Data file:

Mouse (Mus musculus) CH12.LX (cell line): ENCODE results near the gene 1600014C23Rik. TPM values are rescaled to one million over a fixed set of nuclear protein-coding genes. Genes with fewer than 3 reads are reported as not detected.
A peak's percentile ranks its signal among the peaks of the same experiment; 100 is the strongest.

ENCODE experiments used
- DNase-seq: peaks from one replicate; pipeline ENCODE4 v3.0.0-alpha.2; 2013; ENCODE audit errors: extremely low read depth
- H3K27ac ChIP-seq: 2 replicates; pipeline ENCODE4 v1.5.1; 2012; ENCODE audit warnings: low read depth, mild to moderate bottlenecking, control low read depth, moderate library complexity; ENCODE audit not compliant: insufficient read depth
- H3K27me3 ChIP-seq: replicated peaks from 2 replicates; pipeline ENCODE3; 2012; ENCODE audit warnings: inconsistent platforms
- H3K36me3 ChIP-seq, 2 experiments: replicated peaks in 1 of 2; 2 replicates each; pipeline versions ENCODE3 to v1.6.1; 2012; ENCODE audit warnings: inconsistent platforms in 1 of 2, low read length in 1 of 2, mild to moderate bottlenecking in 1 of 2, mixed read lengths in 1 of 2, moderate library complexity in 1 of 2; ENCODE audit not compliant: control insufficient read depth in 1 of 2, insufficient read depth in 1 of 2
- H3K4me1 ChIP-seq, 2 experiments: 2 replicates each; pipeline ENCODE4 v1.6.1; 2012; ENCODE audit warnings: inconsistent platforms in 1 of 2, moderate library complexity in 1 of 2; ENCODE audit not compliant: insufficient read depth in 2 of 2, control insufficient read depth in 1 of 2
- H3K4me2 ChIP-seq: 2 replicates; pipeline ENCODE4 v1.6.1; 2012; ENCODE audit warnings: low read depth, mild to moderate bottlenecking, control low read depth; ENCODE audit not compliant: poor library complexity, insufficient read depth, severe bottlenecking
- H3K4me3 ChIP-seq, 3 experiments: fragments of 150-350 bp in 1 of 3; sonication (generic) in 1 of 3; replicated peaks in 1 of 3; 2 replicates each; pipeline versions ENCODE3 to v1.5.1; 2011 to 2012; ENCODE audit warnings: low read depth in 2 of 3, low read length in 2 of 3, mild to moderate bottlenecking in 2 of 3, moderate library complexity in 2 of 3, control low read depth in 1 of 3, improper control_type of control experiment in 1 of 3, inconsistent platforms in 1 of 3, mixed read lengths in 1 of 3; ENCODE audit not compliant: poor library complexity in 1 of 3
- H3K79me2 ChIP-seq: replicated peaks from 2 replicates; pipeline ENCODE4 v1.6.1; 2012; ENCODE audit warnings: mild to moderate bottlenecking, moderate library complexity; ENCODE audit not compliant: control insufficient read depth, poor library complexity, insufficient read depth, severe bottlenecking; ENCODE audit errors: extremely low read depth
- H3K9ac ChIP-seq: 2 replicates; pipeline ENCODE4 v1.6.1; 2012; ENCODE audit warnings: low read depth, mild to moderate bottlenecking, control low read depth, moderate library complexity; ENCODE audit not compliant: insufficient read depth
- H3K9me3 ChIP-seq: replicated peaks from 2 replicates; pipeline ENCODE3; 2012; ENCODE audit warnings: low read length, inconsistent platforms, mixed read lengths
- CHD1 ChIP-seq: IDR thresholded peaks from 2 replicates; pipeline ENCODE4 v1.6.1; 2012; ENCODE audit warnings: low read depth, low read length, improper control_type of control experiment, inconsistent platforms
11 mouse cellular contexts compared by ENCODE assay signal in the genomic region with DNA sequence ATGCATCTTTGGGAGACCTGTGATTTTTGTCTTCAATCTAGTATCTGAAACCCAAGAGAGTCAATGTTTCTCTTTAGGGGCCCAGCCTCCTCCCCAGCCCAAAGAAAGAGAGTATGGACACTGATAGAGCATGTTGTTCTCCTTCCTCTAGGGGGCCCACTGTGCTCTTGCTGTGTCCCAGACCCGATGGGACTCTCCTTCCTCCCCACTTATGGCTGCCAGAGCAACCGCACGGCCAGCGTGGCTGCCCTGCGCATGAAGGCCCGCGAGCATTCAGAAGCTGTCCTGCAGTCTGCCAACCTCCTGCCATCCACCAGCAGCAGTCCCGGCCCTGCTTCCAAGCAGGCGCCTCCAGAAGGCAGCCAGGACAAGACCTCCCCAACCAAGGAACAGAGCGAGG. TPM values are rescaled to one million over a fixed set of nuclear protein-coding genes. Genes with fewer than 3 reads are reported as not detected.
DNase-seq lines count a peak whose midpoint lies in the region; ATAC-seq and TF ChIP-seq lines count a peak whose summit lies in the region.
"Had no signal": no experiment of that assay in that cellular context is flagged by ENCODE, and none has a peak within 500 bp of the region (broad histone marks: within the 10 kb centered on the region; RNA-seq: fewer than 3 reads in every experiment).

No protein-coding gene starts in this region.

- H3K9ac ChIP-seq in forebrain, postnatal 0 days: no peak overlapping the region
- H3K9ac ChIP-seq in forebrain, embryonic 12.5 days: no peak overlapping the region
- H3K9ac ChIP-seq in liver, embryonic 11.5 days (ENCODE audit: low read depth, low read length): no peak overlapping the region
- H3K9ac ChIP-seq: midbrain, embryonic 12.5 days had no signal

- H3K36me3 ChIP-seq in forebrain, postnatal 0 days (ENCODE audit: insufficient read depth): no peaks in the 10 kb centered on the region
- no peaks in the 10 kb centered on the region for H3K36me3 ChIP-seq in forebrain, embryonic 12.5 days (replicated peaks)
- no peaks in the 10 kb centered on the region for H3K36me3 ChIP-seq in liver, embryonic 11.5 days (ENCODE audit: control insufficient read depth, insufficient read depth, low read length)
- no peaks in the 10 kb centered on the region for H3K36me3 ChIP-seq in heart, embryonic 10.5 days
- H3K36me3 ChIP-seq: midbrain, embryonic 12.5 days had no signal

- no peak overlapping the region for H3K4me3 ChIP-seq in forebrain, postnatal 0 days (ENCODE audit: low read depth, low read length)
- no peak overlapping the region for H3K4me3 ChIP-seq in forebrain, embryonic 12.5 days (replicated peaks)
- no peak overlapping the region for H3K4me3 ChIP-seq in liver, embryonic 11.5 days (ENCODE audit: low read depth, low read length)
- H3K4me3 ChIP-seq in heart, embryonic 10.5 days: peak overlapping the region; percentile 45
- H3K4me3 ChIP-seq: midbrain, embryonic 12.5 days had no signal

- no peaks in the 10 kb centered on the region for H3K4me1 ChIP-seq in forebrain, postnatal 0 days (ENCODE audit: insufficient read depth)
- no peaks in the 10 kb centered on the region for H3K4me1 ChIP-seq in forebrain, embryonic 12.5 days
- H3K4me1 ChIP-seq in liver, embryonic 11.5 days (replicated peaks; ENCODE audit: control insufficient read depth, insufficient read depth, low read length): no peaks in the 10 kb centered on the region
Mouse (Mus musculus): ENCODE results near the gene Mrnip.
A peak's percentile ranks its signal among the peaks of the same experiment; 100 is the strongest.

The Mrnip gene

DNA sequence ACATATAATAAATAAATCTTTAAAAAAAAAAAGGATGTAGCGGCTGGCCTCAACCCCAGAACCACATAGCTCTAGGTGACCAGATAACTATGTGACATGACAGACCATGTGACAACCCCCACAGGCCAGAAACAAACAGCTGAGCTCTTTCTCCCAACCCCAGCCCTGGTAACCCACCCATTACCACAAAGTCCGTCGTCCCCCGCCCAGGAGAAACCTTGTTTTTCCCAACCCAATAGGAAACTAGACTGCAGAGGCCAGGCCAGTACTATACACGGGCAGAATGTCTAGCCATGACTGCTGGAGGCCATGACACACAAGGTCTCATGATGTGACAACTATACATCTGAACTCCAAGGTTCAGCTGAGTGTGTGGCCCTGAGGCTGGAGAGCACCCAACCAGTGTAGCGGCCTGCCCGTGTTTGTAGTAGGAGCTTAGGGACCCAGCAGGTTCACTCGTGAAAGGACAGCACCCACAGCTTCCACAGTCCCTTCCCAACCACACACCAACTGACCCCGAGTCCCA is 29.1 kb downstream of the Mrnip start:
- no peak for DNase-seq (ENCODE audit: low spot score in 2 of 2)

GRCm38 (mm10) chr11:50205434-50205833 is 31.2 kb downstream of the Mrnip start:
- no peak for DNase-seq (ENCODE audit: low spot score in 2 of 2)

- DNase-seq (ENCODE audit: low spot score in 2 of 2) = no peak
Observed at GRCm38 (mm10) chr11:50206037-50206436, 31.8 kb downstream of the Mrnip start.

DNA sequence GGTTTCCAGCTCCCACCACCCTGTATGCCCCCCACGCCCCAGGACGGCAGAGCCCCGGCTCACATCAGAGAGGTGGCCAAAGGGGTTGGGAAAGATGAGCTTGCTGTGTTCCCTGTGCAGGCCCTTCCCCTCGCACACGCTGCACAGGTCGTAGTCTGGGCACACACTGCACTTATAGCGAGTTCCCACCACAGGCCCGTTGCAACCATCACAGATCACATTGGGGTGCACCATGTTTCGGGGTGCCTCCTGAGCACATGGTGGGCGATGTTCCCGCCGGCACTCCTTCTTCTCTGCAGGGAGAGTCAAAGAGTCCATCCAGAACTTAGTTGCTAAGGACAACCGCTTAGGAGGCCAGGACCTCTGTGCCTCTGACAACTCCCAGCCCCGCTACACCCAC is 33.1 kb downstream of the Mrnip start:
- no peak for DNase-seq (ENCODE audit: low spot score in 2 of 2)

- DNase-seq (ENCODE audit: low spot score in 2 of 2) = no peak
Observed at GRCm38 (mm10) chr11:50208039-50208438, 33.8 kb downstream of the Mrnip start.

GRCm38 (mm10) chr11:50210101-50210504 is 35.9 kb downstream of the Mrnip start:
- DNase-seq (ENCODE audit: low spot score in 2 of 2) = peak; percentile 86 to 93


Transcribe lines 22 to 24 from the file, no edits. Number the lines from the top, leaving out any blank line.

- H3K9ac ChIP-seq: midbrain, embryonic 12.5 days had no signal

- H3K36me3 ChIP-seq in forebrain, postnatal 0 days (ENCODE audit: insufficient read depth): no peaks in the 10 kb centered on the region
- no peaks in the 10 kb centered on the region for H3K36me3 ChIP-seq in forebrain, embryonic 12.5 days (replicated peaks)